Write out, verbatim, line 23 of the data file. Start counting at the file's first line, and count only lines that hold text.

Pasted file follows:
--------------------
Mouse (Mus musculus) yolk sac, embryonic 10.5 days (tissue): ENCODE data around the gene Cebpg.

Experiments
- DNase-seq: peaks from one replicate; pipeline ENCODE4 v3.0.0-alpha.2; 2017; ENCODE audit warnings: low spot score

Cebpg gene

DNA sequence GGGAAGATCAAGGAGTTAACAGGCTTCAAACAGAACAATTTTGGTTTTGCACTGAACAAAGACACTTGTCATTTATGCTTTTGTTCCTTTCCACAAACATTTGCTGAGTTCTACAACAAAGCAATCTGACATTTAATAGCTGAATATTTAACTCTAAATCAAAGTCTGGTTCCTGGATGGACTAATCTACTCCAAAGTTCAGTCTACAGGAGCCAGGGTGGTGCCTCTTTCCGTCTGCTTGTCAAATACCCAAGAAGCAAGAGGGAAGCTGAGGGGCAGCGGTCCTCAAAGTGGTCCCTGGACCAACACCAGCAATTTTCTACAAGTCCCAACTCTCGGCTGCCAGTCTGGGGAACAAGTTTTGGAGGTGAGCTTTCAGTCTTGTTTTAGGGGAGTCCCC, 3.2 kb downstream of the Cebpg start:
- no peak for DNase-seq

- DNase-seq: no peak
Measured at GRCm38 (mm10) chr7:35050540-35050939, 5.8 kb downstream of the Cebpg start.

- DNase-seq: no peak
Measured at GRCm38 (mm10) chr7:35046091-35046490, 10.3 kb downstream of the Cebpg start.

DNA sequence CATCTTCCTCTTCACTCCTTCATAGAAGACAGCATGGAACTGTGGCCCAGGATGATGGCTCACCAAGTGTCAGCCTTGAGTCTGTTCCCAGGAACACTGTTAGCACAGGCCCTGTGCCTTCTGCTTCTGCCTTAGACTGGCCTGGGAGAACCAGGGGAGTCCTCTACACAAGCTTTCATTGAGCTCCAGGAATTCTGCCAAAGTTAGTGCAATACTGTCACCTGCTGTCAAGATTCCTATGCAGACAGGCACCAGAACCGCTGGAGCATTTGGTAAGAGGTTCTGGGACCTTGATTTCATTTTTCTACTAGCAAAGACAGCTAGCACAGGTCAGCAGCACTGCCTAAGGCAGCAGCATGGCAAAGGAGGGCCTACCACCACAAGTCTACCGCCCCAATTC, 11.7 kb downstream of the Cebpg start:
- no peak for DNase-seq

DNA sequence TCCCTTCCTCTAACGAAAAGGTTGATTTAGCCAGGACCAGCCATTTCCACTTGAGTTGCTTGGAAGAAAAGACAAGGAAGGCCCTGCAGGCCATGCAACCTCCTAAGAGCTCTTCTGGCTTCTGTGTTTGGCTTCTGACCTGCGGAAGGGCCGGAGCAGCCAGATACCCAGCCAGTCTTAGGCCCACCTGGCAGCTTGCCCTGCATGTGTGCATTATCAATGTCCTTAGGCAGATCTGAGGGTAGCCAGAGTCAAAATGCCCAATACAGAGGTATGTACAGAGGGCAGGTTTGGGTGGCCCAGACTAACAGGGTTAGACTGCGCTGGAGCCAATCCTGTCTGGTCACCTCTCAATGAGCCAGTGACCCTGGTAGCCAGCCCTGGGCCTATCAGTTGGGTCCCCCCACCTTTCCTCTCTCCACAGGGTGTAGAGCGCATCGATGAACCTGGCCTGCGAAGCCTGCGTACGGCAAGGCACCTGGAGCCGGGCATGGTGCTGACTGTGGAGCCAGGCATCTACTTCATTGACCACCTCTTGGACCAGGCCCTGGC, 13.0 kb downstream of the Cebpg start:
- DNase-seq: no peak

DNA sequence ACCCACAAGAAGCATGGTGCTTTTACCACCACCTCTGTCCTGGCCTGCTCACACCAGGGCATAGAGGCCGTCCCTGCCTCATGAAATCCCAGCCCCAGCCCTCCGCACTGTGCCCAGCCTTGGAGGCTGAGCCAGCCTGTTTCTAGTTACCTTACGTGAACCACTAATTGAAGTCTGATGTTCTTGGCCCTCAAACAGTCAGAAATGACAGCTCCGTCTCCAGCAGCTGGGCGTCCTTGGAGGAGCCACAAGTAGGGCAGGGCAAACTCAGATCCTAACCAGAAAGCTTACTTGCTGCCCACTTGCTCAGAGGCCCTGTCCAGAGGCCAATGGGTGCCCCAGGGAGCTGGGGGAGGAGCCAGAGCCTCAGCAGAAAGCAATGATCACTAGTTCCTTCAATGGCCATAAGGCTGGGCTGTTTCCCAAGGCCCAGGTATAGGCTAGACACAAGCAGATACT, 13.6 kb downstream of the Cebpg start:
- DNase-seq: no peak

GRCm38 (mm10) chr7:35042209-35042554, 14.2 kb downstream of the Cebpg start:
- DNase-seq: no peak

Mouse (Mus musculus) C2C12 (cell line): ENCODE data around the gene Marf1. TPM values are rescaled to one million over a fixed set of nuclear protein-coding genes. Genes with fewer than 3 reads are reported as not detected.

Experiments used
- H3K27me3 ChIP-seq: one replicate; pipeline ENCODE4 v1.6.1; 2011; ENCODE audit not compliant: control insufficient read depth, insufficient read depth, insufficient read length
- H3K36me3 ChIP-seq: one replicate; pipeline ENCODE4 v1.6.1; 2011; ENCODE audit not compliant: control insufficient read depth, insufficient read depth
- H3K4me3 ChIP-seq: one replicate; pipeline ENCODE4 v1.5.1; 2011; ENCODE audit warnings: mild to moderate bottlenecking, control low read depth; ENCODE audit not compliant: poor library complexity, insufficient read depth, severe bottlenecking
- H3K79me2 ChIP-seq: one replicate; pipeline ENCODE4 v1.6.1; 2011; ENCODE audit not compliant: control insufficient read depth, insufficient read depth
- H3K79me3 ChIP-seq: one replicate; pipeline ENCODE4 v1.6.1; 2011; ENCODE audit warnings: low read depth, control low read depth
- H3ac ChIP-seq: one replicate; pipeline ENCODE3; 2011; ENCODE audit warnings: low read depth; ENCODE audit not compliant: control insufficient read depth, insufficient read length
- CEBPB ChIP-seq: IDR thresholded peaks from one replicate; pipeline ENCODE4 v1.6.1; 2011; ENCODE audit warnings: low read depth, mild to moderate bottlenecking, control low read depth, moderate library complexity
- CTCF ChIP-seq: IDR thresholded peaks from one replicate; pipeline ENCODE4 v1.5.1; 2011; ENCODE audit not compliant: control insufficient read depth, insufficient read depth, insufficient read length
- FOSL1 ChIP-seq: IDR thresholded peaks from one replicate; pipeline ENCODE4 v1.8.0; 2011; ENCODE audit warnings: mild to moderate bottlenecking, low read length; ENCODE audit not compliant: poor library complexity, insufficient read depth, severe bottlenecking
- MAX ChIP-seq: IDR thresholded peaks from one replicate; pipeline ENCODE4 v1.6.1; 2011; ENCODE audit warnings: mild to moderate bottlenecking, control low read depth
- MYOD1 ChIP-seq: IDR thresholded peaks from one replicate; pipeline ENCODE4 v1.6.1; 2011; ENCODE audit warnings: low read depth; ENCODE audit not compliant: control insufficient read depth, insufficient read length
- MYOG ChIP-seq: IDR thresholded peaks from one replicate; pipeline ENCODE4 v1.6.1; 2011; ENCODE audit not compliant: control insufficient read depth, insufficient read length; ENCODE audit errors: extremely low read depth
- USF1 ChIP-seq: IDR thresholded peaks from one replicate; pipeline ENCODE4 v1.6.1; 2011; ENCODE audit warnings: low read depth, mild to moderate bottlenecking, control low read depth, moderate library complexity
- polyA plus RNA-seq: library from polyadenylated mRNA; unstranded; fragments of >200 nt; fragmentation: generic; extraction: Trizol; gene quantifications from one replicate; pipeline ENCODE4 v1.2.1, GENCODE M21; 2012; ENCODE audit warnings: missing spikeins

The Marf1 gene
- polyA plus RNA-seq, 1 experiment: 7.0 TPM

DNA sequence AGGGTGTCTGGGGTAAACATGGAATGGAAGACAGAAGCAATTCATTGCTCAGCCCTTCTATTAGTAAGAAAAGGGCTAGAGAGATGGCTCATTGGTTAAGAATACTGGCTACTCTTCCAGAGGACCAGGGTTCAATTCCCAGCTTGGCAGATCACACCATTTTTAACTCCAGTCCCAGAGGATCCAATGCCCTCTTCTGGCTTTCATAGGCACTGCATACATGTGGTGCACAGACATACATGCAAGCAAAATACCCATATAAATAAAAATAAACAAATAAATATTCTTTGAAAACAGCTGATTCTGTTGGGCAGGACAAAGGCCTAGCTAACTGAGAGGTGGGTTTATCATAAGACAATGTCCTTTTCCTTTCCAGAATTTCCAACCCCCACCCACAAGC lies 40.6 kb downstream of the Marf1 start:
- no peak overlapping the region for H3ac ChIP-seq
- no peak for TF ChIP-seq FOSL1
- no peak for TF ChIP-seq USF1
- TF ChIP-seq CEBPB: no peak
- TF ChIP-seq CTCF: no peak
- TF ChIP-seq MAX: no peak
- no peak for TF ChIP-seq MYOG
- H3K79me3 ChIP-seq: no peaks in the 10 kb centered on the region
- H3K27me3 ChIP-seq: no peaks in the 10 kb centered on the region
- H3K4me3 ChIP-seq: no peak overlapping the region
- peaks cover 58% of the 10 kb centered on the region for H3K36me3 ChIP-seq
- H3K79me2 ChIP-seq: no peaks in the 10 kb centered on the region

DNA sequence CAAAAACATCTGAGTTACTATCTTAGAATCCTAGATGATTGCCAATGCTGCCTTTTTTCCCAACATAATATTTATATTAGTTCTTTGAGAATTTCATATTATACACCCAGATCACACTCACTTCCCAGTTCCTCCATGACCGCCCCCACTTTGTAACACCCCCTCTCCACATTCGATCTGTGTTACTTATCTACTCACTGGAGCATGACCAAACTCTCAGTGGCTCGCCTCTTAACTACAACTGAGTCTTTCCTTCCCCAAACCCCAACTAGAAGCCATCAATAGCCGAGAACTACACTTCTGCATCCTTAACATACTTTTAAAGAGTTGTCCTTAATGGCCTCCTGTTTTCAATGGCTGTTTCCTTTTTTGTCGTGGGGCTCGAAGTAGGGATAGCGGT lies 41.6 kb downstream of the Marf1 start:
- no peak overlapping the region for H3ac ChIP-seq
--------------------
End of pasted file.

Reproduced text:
- H3K4me3 ChIP-seq: one replicate; pipeline ENCODE4 v1.5.1; 2011; ENCODE audit warnings: mild to moderate bottlenecking, control low read depth; ENCODE audit not compliant: poor library complexity, insufficient read depth, severe bottlenecking